CHAPTER FIVE HUNDRED and SIXTY-ONE
“I have a question,” Jill’s sister, Candy’s adopted daughter asked.
“Yes, Kimber,” Heather said.
“Why are Greek Goddesses so hysterical?” Kimber asked.
“This was my friend Tanesha’s complaint about Greek Goddesses,” Heather said with a smile.
“How are Goddesses hysterical?” Aphrodite disguised as “Agnes” asked.
“They’re always upset with their cheating guys,” Kimber said. “They take it out on the other women rather than kicking that cheating asshole to the curb. That Zeus, for example. Why didn’t someone stop him from raping their daughters? I mean, they are Goddesses — with powers and shit.”
“Don’t swear,” the teacher said.
“She gets what I mean,” Kimber said.
Heather and her grandmother looked at each other. Heather nodded to agree that her grandmother would answer the question.
“My first response is to ask you why you think that they didn’t stop him?” Aphrodite disguised as “Agnes” asked.
Kimber started to speak but Aphrodite disguised as “Agnes” held up her hand.
“Because Men wrote the stories,” Aphrodite disguised as “Agnes” said.
“Men knew how to write so they did the writing,” Aphrodite disguised as “Agnes” said. “It’s as simple as that. They didn’t see the brutality of some behavior because it didn’t affect them directly. They saw any action by a Goddess as ‘hysterical’ or ‘jealous’ rather than natural logical consequences.”
Aphrodite disguised as “Agnes” nodded.
“You might also want to look a little more closely,” Aphrodite disguised as “Agnes” said. “Female Goddesses have tasks that usually relate to the world of women. Hera, for example, was responsible for the welfare of women and children, including weddings. Ever been to a wedding that wasn’t sheer madness? When would she have had the time to chase after her crazy husband?”
The class tittered with uncomfortable laughter.
“One last thing to think about before we get started,” Aphrodite disguised as “Agnes” said. “The HIStory of men is easily found. It was written by men usually about men, certainly from a male perspective. How else do we know what men did?”
“They built monuments?” Charlie asked.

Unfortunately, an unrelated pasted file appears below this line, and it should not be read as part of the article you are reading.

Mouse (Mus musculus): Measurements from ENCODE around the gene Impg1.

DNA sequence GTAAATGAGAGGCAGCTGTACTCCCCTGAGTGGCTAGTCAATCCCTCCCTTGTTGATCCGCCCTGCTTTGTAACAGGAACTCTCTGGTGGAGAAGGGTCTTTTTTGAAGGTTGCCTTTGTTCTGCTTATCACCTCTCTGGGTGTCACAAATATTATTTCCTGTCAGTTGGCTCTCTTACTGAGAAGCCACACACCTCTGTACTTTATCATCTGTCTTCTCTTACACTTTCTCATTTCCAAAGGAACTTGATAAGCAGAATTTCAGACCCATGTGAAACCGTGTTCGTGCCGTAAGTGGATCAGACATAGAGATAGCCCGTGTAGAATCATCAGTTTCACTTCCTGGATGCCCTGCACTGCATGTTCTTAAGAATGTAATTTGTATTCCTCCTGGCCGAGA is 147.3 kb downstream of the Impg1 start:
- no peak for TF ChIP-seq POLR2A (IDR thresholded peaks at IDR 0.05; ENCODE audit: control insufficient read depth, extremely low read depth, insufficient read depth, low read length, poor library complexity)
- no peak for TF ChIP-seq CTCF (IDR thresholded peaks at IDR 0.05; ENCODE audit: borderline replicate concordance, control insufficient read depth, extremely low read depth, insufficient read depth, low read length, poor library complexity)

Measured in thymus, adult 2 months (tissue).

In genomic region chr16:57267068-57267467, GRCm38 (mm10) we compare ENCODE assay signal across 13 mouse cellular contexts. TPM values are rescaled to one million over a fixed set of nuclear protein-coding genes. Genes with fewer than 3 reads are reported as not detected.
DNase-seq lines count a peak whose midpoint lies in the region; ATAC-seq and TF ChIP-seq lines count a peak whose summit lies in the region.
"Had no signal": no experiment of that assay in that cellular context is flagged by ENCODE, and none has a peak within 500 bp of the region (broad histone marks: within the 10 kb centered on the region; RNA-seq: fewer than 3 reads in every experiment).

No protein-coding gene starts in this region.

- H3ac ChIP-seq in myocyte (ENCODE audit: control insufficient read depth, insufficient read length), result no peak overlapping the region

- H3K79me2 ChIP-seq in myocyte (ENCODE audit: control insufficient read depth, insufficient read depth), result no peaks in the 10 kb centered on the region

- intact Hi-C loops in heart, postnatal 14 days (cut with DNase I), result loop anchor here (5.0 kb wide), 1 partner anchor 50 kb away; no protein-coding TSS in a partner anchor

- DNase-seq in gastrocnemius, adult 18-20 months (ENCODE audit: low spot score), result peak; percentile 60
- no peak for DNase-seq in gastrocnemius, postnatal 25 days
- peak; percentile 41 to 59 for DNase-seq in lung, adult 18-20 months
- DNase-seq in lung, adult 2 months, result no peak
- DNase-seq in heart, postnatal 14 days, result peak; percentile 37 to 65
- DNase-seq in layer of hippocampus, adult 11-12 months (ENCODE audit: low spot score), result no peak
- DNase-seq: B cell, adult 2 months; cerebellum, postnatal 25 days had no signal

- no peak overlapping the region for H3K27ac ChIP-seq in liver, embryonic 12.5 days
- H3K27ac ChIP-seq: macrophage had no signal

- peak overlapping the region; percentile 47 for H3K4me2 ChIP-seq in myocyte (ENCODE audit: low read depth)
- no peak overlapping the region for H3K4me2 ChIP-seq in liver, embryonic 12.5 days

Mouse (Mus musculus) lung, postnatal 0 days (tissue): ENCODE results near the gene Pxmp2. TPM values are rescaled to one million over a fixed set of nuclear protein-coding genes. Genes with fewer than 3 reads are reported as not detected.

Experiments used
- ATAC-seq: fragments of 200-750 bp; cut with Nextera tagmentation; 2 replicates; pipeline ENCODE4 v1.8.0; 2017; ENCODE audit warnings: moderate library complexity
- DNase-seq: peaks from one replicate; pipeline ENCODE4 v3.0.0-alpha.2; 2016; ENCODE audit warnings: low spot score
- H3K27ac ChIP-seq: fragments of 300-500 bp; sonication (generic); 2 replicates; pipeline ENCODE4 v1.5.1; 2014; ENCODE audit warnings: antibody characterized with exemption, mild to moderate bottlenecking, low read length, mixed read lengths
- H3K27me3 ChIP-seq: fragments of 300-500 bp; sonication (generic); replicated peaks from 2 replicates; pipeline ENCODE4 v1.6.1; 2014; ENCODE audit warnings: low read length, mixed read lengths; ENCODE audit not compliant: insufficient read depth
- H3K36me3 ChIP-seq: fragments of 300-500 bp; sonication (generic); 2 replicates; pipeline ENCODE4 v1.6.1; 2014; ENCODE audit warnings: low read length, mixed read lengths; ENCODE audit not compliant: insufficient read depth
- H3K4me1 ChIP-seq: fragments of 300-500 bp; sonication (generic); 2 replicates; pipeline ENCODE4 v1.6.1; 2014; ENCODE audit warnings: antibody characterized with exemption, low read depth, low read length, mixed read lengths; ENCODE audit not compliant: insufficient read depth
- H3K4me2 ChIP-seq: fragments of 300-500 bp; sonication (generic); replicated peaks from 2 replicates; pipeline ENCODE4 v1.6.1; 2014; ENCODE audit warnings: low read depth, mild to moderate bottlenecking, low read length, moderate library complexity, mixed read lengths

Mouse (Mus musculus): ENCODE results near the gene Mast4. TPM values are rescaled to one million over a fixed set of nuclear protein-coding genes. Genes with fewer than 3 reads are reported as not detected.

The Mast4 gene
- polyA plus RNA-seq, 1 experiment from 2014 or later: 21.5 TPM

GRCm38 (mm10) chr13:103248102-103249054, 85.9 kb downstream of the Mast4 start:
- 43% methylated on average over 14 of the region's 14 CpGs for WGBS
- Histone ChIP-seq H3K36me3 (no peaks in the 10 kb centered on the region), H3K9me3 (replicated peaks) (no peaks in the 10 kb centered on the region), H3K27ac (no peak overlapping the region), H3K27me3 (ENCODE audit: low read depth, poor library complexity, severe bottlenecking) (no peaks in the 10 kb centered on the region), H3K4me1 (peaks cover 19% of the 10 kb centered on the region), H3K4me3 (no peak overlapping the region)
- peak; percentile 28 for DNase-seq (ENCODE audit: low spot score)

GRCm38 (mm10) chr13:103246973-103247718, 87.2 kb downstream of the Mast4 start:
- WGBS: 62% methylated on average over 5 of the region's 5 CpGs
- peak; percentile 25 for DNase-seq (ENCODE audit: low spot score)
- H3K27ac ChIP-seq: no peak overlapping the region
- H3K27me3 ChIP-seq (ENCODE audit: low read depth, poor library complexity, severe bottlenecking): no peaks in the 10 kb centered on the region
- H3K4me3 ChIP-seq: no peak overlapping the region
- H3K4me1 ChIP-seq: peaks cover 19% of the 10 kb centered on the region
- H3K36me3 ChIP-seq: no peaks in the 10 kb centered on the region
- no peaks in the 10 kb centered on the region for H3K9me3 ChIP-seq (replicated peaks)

“Exactly,” Aphrodite disguised as “Agnes” said. “Anything else?”
“They waged wars,” Ivy said. “So you get arrows and flint and … They even hunted big animals. I mean that was before the Greeks but …”
“Seems like men leave lasting monuments to their existence,” Aphrodite disguised as “Agnes” said. “What do women leave behind?”
No one said anything. The silence lagged.
“Nothing,” snorted a boy in the back.
Everyone laughed. Aphrodite disguised as “Agnes” grinned.
“Thank you for sharing this common perception,” Aphrodite disguised as “Agnes” said. “I will counter your point by saying very simply this — men build monuments out of stone. Women build people.”
No one said anything for a moment. Even the teacher seemed a little stunned.
“You are the monument to the women of Ancient Greece,” Aphrodite disguised as “Agnes” said. “You are the end result of generations of women’s hard work and resilience.”
“Women don’t have to build obvious monuments out of stone or steel,” Heather said. “Every single person is an enduring monument to some of the achievements of women.”
“Yes,” Aphrodite disguised as “Agnes” said. “Your birth is only one part of a woman’s achievement. Only a part.”
Aphrodite disguised as “Agnes” gave a clear nod. No one in the class responded. The teacher cleared his throat.
“After those profound thoughts,” the teacher said. “Shall we talk about the six types of love as defined by the Ancient Greeks?”
Denver Cereal continues on Monday..
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